The Republic of India (Hindi: Bhārat Gaṇarājya) is a nation in South Asia (seventh largest country by area and the second in population) whose borders have included many kingdoms and ethnic groups over the ages. Different cultural strains include aboriginal groupings, Dravidian peoples of the south, Indo-Persian groups of the north and north-west, north-east groups who may share characteristics with South East Asians, Tibetan influenced groups of the Himalaya foothills, and modern multi-ethnic groups in the globalized cities of New Delhi, Mumbai (Bombay), Chennai (Madras), or Kolkata (Calcutta). Four religions originated on the sub-continent: Hinduism, Buddhism, Jainism, and Sikhism, and during the first millennium CE, Zoroastrianism, Judaism, Christianity and Islam arrived, contributing to the region’s diverse culture. India (which up to its independence in 1947 included Pakistan and Bangladesh) was part of the empire of Great Britain from the early 18th century. Today, India has twenty-three official languages (as well as more than one hundred major languages and possibly around sixteen hundred dialects); Hindi and English are the nation’s official languages.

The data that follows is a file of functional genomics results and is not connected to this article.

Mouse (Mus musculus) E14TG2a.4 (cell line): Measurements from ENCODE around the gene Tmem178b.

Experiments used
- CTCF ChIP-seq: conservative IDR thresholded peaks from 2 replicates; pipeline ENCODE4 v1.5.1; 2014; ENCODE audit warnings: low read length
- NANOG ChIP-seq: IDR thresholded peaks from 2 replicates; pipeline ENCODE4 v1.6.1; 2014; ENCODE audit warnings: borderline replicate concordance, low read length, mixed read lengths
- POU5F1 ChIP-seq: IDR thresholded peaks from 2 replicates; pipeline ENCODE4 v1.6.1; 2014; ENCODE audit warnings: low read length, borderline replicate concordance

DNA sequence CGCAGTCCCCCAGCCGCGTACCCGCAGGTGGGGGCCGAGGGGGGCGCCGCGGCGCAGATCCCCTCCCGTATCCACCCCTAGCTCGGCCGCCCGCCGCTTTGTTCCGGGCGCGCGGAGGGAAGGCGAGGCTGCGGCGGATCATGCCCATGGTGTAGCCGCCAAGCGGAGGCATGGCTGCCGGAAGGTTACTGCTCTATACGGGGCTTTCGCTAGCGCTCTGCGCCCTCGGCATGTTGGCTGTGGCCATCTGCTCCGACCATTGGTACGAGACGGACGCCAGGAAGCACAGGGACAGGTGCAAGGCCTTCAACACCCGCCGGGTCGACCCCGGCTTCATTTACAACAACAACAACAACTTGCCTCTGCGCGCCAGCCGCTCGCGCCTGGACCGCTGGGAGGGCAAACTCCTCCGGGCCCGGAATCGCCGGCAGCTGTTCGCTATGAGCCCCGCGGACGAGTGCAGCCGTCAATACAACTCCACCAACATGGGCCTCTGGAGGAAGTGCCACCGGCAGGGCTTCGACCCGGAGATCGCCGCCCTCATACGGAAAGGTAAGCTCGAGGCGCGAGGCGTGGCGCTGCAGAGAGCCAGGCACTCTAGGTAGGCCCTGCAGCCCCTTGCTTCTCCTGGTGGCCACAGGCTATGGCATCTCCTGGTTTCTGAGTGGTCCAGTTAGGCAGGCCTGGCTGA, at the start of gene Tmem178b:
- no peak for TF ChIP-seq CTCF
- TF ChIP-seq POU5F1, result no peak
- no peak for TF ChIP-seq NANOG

Religious, Social, Literary, and Aesthetic Foundations

Puppets, scroll painting narrations, and mask performances are found in many areas. Though there is enormous diversity, there are common traits. In all areas drama, dance, visual design, and music (all needed in puppetry) have been important vehicles of religious propagation as well as entertainment since well before the beginning of the Common Era. One legend holds that the creator god Brahma made the first puppet and its performer to entertain his wife Saraswati. But when the show was found wanting, Brahma banished the artist to earth as a bhat (Rajasthani puppeteer/entertainer).

The earliest reference to puppetry in India is in the Mahabharata, which reached written form around the 4th century BCE though oral stories themselves date to the 9th century BCE. Panini, the Sanskrit grammarian (4th century BCE), and later Patanjali (2nd century BCE), the author of Yogasutra, each mentioned puppets. Tiruvalluvar, the Tamil poet (2nd century BCE) wrote: “the movements of a man who has not a sensitive conscience are like the simulation of life by marionettes moved by strings”. The important 19th century German scholar Richard Pischel (1849-1908) highlighted Indian puppetry and argued that India was the source of Western puppet traditions.